Keeping an eye on water quality
Environmental monitoring of water quality in Te Waihora/Lake Ellesmere by Environment Canterbury happens monthly at 14 sites where stream ecosystem health is measured, and at 13 water quality monitoring sites on the lake. There are also two real-time stations in the lake itself.
Ongoing water monitoring around and in Te Waihora/Lake Ellesmere gives an understanding of changes happening within the lake, including things like water temperature and water salinity. Together, this data helps inform lake management tools.
In the early phases, the project involved monthly sampling at just four sites around the lake which were then sent to a laboratory for analysis of a range of attributes. There were also two conductivity meters in the lake providing continuous records that were downloaded when the samples were taken. This monitoring provided good long-term data about changes in water quality but very little about short term changes in water quality.
Since then, two telemetered real time water quality monitoring stations have been installed in Te Waihora/Lake Ellesmere to give a better understanding of changes happening within the lake.
The equipment, funded by Whakaora Te Waihora, monitors:
- beam transmission (a clarity measurement),
- dissolved oxygen in the water (one at lake bottom and one at the top),
- water acidity (PH),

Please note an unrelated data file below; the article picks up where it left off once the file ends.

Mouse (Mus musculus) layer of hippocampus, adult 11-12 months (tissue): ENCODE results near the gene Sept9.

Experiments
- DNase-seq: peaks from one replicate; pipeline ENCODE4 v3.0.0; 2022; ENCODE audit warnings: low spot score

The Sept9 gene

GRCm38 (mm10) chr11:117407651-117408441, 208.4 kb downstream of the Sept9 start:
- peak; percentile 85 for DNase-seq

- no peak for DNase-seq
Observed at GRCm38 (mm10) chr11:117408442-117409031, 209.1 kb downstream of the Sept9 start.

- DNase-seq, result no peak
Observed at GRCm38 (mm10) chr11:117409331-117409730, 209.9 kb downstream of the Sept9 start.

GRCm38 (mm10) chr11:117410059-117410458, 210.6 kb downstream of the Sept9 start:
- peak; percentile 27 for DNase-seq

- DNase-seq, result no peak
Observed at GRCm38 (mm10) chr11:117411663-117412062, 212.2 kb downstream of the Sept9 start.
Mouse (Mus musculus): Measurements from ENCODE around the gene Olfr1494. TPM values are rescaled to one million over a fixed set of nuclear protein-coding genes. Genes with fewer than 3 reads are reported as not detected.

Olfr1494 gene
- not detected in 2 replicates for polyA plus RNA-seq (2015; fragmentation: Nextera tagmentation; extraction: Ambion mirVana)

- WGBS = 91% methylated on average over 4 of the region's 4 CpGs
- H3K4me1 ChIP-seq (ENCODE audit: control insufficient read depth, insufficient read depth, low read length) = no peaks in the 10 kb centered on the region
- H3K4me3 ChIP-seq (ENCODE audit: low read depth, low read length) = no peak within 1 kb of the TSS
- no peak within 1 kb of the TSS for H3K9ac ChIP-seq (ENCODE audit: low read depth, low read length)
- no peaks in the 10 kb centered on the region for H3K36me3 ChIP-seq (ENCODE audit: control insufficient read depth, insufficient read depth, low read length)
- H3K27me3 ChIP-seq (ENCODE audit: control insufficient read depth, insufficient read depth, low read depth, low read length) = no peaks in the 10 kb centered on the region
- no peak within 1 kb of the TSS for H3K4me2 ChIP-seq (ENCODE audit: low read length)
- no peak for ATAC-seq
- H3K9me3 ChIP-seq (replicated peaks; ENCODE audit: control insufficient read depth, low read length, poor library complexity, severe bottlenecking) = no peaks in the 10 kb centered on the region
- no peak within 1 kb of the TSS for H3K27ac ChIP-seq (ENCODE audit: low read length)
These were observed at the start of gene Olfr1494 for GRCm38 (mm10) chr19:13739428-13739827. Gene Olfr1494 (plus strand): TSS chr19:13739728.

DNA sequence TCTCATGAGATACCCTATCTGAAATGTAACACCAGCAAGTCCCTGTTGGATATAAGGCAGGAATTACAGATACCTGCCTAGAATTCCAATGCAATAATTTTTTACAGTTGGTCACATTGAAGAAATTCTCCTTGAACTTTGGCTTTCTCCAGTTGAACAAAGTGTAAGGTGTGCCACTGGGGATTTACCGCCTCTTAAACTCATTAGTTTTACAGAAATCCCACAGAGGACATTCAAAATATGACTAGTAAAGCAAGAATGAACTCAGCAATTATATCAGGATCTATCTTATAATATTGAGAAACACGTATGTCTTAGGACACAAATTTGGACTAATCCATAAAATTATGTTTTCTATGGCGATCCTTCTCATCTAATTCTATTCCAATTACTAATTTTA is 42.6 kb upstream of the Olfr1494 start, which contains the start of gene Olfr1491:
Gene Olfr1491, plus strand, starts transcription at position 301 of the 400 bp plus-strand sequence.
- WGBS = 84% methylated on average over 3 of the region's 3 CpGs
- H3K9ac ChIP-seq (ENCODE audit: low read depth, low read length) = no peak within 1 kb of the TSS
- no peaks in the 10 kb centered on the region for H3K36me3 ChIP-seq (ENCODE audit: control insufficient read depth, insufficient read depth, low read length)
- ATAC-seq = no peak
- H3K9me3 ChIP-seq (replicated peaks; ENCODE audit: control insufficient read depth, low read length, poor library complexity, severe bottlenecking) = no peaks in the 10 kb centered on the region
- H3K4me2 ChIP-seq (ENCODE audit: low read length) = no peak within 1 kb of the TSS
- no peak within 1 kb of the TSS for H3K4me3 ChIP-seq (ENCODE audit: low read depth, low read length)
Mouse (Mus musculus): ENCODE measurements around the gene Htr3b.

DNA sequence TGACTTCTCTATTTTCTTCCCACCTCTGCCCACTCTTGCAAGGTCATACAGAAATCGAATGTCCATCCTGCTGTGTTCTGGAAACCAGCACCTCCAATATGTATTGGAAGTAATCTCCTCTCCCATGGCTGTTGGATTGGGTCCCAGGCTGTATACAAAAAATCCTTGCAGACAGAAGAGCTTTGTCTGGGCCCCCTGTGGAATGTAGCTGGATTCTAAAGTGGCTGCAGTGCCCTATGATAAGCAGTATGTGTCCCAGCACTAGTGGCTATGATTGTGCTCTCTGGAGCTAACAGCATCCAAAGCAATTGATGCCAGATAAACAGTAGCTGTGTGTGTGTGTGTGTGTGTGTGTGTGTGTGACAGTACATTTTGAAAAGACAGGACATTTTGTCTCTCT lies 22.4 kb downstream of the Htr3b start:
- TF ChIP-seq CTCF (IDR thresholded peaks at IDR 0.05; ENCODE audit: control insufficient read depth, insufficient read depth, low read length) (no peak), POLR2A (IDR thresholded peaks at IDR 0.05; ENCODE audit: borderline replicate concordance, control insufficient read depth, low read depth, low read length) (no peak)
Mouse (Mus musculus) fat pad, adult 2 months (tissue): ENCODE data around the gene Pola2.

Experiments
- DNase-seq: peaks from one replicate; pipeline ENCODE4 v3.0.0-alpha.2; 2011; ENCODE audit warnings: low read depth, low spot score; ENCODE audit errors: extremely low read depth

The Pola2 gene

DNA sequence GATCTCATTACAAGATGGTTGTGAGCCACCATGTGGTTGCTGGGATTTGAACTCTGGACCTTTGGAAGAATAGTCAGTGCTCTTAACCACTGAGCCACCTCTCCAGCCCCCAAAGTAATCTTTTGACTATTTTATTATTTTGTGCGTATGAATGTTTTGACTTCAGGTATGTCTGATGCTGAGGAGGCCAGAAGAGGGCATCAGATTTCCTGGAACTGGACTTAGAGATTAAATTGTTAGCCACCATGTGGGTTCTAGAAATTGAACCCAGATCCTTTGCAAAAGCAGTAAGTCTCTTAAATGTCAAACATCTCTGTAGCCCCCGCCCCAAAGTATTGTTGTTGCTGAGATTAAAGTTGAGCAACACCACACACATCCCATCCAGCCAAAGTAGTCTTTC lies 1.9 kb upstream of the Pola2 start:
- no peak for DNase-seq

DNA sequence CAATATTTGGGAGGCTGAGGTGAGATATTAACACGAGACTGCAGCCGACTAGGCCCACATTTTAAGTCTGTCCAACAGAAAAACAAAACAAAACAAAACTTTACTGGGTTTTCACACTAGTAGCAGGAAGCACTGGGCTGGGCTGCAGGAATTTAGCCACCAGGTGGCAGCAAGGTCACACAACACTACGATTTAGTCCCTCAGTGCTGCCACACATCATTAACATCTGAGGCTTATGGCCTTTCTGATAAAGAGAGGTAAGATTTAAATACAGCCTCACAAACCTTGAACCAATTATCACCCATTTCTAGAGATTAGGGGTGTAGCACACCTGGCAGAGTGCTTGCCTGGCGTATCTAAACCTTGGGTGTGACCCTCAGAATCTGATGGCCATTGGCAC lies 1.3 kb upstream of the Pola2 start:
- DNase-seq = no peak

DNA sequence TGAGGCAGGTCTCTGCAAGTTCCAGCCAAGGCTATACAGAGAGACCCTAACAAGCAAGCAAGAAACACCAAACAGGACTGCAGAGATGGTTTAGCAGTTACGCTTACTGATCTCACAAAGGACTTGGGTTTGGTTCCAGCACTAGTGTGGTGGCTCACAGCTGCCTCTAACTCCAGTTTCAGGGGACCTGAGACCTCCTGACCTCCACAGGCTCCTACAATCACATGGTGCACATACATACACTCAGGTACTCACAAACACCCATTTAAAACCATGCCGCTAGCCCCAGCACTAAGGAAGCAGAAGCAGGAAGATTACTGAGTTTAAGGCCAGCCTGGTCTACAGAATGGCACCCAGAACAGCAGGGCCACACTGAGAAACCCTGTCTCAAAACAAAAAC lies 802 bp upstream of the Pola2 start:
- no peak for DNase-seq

- temperature throughout the water column,
- conductivity and salinity,
- and turbidity and fluorescence (algal concentrations).
The technology in the system then relays the data, via telemetry – back to Environment Canterbury in Otautahi/Christchurch every two or three hours. Meteorological conditions including air temperature, barometric pressure, relative humidity, wind speed and direction and solar radiation are also measured.
The enhanced data helps explain what may have caused things like a spike in algal blooms and to build information to feed into long term planning and lake management.
Water monitoring is managed and funded by the science team at Environment Canterbury.
Learn more about the intricate details of the water quality monitoring on Te Waihora/Lake Ellesmere.
16 Mar 2021
How to fix Te Waihora
Te Waihora/Lake Ellesmere is one of New Zealand’s most important wetland habitats, and it’s also one of our most polluted lakes. Restoring it to its former abundance of birds and fish will take generations, but it’s possible according to New Zealand Geographic.Learn more
21 Feb 2022
Significant wetland to be restored
In 2022, Selwyn District Council welcomed funding from the Government to restore Tārerekautuku/Yarrs Lagoon, a significant wetland leading to Te Waihora/Lake Ellesmere.Learn more